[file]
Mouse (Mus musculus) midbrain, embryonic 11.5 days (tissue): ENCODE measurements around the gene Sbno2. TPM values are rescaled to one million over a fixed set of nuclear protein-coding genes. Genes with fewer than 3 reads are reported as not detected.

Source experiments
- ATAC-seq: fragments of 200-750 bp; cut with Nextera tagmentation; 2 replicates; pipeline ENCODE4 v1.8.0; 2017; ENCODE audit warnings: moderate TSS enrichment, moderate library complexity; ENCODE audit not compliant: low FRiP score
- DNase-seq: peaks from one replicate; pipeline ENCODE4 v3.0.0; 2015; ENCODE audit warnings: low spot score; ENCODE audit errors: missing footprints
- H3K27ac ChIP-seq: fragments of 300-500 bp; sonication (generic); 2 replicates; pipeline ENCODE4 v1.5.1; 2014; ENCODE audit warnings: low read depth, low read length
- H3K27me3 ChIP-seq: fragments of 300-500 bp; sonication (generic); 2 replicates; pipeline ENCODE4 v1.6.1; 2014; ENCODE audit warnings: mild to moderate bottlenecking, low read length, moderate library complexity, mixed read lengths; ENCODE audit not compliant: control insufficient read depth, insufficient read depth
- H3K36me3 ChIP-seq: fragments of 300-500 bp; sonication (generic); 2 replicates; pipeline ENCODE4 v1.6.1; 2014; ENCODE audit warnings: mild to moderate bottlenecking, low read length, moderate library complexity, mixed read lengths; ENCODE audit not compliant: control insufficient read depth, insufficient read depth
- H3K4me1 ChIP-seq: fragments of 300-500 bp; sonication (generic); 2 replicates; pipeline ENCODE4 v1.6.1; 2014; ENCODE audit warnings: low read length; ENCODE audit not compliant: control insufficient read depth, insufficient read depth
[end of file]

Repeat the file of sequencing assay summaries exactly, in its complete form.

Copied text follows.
Mouse (Mus musculus) midbrain, embryonic 11.5 days (tissue): ENCODE measurements around the gene Sbno2. TPM values are rescaled to one million over a fixed set of nuclear protein-coding genes. Genes with fewer than 3 reads are reported as not detected.

Source experiments
- ATAC-seq: fragments of 200-750 bp; cut with Nextera tagmentation; 2 replicates; pipeline ENCODE4 v1.8.0; 2017; ENCODE audit warnings: moderate TSS enrichment, moderate library complexity; ENCODE audit not compliant: low FRiP score
- DNase-seq: peaks from one replicate; pipeline ENCODE4 v3.0.0; 2015; ENCODE audit warnings: low spot score; ENCODE audit errors: missing footprints
- H3K27ac ChIP-seq: fragments of 300-500 bp; sonication (generic); 2 replicates; pipeline ENCODE4 v1.5.1; 2014; ENCODE audit warnings: low read depth, low read length
- H3K27me3 ChIP-seq: fragments of 300-500 bp; sonication (generic); 2 replicates; pipeline ENCODE4 v1.6.1; 2014; ENCODE audit warnings: mild to moderate bottlenecking, low read length, moderate library complexity, mixed read lengths; ENCODE audit not compliant: control insufficient read depth, insufficient read depth
- H3K36me3 ChIP-seq: fragments of 300-500 bp; sonication (generic); 2 replicates; pipeline ENCODE4 v1.6.1; 2014; ENCODE audit warnings: mild to moderate bottlenecking, low read length, moderate library complexity, mixed read lengths; ENCODE audit not compliant: control insufficient read depth, insufficient read depth
- H3K4me1 ChIP-seq: fragments of 300-500 bp; sonication (generic); 2 replicates; pipeline ENCODE4 v1.6.1; 2014; ENCODE audit warnings: low read length; ENCODE audit not compliant: control insufficient read depth, insufficient read depth